I’ve always maintained that whatever huge event crashes into my life uninvited – whether depression, death, redundancy, illness, divorce or other trauma – it will be the little things that cumulatively make me feel better in the long run, not some grand gestures ill-advisedly made for their own sake. “Never make life-changing decisions at life-changing times” has always been my steadfast rule and, despite enjoying a happy personal life this past year, I’ve lately found this to be as pertinent as ever. There have been occasions when the world around me has felt too unfamiliar for comfort, when things have seemed so completely scary and chaotic that I need tiny, outwardly meaningless things to help me feel human. While the big stuff in my life has mercifully remained constant, I’ve made some small tweaks and promises to myself that have proved so life-changing I’ve decided to make them permanent.
Have more baths
No, not in the manner of those revolting people who claim hair is self-cleaning. I have simply exchanged a couple of morning showers per week for long evening baths and it has proved extremely happy-making. I lock the door, pour in some bubbles (current squeeze: Waitrose’s brilliant and bargainous Ginger & Clementine Bath Foam), put on an old Desert Island Discs or Savage Love podcast and relax. It’s part of my ongoing effort to turn the functional into the pleasurable, to reclaim my life from my schedule of responsibilities, to slow the hell down. Keeping clean has become the highlight of my day.
Spend time at the sea whenever possible
OK, so I live by the sea and consider it vital to my mental health, but I’m not suggesting everyone should sell up and move to Brighton (not least because Chris Grayling and the Southern Rail execs have made it a living hell for commuters). But I do think it’s hugely beneficial to make getting on the train or into the car to go and look at some sea a priority, at least a couple of times a year. My own decision to stand and stare at it weekly, regardless of whatever else is going on, has been life-changing. When global news is horrific, or when people seemingly all around you are being unkind, stupid or mean, the sight of the sea – vast, elemental, untameable, in charge – and the knowledge that it could swallow us all whole, if it wanted, is necessarily humbling and surprisingly comforting.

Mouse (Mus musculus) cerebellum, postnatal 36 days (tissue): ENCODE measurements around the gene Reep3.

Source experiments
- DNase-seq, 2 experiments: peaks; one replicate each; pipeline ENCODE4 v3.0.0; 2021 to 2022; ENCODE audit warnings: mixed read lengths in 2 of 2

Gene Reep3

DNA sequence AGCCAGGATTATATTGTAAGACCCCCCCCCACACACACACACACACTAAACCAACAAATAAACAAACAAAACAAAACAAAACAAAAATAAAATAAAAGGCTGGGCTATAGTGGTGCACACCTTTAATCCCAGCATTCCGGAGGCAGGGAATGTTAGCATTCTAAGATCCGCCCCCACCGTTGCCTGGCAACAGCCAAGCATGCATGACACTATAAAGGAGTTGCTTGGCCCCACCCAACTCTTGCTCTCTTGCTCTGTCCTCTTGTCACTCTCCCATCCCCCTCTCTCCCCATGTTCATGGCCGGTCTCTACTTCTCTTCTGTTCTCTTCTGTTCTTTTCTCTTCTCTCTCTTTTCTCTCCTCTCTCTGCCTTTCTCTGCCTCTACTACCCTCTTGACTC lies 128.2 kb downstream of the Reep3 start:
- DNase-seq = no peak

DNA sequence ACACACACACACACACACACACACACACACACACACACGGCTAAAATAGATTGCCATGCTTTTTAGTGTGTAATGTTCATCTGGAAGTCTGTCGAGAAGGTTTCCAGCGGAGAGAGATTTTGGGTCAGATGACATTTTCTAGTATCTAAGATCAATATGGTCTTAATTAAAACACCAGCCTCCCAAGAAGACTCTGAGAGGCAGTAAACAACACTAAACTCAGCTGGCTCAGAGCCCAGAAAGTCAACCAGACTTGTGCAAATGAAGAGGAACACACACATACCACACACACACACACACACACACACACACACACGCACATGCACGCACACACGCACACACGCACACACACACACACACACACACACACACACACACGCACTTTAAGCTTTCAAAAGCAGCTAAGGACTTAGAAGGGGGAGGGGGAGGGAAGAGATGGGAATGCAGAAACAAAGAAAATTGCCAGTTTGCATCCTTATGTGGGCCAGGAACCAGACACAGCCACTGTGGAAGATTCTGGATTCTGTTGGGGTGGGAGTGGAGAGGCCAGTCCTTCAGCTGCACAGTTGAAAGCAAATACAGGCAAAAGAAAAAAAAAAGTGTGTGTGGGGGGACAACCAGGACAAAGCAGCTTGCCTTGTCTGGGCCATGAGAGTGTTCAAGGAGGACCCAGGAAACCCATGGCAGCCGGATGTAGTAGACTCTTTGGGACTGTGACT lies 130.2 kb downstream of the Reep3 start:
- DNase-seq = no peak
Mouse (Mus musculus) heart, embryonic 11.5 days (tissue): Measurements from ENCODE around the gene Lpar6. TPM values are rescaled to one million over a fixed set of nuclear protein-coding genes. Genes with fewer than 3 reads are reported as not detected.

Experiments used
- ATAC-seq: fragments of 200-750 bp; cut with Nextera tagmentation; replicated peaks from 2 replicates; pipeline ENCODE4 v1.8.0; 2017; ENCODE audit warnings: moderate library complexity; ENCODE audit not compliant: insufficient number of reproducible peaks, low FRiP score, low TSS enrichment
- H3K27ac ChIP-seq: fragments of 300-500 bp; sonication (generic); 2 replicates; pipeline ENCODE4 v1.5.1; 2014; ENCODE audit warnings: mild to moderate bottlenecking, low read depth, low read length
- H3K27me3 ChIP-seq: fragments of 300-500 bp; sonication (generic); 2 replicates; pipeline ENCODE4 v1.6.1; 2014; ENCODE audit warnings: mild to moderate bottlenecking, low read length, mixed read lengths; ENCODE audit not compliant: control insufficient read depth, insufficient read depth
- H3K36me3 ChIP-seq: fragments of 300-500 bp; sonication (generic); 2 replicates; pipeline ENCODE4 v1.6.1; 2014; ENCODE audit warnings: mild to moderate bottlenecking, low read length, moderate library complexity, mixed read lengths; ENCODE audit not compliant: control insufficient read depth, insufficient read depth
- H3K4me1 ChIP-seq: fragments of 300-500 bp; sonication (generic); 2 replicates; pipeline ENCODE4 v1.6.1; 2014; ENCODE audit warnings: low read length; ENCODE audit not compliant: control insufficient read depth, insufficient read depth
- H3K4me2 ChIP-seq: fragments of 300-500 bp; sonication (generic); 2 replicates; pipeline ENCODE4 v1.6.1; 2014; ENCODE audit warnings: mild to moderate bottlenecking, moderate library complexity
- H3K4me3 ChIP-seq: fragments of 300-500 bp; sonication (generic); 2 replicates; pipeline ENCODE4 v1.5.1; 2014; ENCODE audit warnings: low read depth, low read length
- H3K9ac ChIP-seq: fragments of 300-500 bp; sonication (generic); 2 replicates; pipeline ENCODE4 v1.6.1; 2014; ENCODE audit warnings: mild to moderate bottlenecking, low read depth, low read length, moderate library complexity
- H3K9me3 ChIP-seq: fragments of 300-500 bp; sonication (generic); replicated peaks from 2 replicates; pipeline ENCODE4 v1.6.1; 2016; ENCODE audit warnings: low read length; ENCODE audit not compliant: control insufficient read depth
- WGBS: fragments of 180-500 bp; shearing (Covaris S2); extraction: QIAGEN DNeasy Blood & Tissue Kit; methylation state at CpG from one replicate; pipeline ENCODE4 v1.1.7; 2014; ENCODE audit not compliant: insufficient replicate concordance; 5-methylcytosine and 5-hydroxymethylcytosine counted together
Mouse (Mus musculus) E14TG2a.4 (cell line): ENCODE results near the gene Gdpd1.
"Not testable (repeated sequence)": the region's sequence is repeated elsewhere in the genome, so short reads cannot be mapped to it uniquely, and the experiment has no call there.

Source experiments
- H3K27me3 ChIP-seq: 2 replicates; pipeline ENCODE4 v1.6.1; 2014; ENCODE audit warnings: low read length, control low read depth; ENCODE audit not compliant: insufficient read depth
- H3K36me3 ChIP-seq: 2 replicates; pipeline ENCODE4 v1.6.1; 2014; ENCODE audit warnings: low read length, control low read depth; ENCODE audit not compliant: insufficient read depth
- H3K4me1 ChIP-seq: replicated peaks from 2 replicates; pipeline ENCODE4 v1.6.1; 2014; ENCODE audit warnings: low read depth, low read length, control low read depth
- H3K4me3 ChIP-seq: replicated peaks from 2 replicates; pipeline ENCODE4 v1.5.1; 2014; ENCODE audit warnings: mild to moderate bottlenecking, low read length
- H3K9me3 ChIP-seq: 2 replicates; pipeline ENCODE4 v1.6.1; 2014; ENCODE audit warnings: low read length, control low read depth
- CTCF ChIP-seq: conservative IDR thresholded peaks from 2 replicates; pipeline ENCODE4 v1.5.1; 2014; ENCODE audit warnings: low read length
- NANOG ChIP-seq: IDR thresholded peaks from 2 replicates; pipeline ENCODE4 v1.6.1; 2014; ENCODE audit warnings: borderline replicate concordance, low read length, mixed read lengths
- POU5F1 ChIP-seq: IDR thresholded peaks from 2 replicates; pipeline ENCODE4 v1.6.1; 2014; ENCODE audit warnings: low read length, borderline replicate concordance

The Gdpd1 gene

Avoid rolling news
I’ve seen the headline; I’ve familiarised myself with the facts. Inevitably, it will reach the point where literally nothing is developing but my anxiety. After the presidential election, I made the decision to not watch rolling news for more than 30 minutes at a time and I am much calmer as a result. A slice of toast and an episode of Broad City is a much more constructive use of my time than watching Kay Burley desperately treading water by interviewing the man who welded the ballot box.
All any of us can do is clean our own side of the street and look out for others where possible
Don’t accept invitations you’ll resent
2016 was the year I finally accepted that I don’t have enough time to see the people I really love, never mind those I don’t, and that it’s much more polite, thoughtful and realistic to turn down any invitation I will, at some point, long to cancel. I have a close set of friends I need to see every couple of months and a partner I love being alone with. When free time is so scant, there’s simply no point feigning enthusiasm for tier-two engagements, only to spend the next six weeks unfairly resenting the commitment to attend.
Treat dresses like a football team